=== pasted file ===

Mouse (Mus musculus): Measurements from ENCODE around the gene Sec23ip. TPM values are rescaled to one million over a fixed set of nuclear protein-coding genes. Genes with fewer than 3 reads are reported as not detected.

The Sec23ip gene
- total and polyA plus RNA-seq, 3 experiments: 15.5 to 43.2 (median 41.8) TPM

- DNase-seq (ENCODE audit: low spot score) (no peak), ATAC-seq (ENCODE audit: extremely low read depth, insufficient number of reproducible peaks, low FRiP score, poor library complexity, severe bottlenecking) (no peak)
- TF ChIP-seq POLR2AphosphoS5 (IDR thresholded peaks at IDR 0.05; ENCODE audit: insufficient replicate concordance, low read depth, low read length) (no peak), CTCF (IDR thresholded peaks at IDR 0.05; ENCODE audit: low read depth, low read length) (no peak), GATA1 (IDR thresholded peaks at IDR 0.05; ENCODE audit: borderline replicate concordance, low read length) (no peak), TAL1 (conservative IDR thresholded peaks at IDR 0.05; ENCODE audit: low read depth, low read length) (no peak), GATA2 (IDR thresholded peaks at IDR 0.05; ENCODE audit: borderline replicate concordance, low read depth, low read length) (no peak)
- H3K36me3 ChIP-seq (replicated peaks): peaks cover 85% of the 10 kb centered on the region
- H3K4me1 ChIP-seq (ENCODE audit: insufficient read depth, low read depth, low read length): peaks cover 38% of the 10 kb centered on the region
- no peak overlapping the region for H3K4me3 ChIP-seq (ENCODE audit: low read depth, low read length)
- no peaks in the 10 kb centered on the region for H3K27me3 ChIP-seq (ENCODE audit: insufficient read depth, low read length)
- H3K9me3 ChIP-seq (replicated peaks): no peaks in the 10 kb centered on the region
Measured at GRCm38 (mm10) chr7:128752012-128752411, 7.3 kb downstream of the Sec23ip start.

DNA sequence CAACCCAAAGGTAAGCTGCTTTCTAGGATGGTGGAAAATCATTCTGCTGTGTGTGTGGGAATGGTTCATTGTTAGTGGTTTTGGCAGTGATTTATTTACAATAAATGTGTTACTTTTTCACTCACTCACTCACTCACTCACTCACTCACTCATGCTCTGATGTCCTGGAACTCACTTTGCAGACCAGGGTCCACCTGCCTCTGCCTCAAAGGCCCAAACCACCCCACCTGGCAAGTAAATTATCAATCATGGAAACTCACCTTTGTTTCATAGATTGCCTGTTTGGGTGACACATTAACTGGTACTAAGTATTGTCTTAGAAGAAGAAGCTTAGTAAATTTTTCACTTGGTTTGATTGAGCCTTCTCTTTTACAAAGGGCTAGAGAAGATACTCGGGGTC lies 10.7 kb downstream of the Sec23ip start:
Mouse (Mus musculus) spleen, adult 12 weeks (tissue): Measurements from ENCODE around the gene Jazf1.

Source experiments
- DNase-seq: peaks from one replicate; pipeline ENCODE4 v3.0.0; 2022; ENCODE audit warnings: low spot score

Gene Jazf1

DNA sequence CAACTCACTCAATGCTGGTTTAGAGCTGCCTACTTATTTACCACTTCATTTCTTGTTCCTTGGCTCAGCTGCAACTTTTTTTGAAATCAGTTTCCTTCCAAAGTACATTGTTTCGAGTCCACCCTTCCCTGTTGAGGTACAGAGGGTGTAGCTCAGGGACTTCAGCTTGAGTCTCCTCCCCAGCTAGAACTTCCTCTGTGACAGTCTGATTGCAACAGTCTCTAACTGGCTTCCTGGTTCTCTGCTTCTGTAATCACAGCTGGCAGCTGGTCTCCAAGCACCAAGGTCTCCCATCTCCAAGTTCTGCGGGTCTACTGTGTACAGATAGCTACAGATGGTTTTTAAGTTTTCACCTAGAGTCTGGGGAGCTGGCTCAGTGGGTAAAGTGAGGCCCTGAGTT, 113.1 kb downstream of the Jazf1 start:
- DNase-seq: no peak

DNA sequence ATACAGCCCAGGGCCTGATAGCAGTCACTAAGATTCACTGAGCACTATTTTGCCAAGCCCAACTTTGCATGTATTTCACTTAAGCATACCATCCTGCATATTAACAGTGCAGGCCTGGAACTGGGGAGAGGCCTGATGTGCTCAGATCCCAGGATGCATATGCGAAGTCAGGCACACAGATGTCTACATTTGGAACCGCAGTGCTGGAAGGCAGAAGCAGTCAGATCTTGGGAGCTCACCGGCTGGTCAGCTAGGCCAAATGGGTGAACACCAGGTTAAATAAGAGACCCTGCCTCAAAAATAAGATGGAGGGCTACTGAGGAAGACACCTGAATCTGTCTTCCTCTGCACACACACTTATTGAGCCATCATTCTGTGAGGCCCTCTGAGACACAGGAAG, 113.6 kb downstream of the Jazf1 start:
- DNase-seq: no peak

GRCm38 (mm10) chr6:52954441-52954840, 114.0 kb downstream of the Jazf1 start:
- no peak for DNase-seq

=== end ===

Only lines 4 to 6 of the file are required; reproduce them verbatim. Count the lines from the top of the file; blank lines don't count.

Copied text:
- DNase-seq (ENCODE audit: low spot score) (no peak), ATAC-seq (ENCODE audit: extremely low read depth, insufficient number of reproducible peaks, low FRiP score, poor library complexity, severe bottlenecking) (no peak)
- TF ChIP-seq POLR2AphosphoS5 (IDR thresholded peaks at IDR 0.05; ENCODE audit: insufficient replicate concordance, low read depth, low read length) (no peak), CTCF (IDR thresholded peaks at IDR 0.05; ENCODE audit: low read depth, low read length) (no peak), GATA1 (IDR thresholded peaks at IDR 0.05; ENCODE audit: borderline replicate concordance, low read length) (no peak), TAL1 (conservative IDR thresholded peaks at IDR 0.05; ENCODE audit: low read depth, low read length) (no peak), GATA2 (IDR thresholded peaks at IDR 0.05; ENCODE audit: borderline replicate concordance, low read depth, low read length) (no peak)
- H3K36me3 ChIP-seq (replicated peaks): peaks cover 85% of the 10 kb centered on the region